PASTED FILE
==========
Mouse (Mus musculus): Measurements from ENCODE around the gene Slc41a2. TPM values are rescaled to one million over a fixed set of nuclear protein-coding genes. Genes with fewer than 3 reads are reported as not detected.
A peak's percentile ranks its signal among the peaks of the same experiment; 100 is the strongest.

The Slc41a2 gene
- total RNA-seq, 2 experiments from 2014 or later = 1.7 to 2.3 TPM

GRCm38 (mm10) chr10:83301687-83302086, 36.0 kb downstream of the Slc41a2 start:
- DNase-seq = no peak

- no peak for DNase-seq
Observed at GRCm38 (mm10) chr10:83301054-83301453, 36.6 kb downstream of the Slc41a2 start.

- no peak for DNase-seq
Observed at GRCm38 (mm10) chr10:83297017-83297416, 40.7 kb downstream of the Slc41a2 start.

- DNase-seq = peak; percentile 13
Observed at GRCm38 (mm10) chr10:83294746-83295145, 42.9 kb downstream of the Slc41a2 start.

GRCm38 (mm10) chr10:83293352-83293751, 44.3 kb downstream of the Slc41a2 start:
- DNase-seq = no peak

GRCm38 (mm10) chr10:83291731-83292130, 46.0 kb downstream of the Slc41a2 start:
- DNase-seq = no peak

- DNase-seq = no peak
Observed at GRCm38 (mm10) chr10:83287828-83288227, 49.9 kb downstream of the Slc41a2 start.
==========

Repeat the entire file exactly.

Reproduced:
Mouse (Mus musculus): Measurements from ENCODE around the gene Slc41a2. TPM values are rescaled to one million over a fixed set of nuclear protein-coding genes. Genes with fewer than 3 reads are reported as not detected.
A peak's percentile ranks its signal among the peaks of the same experiment; 100 is the strongest.

The Slc41a2 gene
- total RNA-seq, 2 experiments from 2014 or later = 1.7 to 2.3 TPM

GRCm38 (mm10) chr10:83301687-83302086, 36.0 kb downstream of the Slc41a2 start:
- DNase-seq = no peak

- no peak for DNase-seq
Observed at GRCm38 (mm10) chr10:83301054-83301453, 36.6 kb downstream of the Slc41a2 start.

- no peak for DNase-seq
Observed at GRCm38 (mm10) chr10:83297017-83297416, 40.7 kb downstream of the Slc41a2 start.

- DNase-seq = peak; percentile 13
Observed at GRCm38 (mm10) chr10:83294746-83295145, 42.9 kb downstream of the Slc41a2 start.

GRCm38 (mm10) chr10:83293352-83293751, 44.3 kb downstream of the Slc41a2 start:
- DNase-seq = no peak

GRCm38 (mm10) chr10:83291731-83292130, 46.0 kb downstream of the Slc41a2 start:
- DNase-seq = no peak

- DNase-seq = no peak
Observed at GRCm38 (mm10) chr10:83287828-83288227, 49.9 kb downstream of the Slc41a2 start.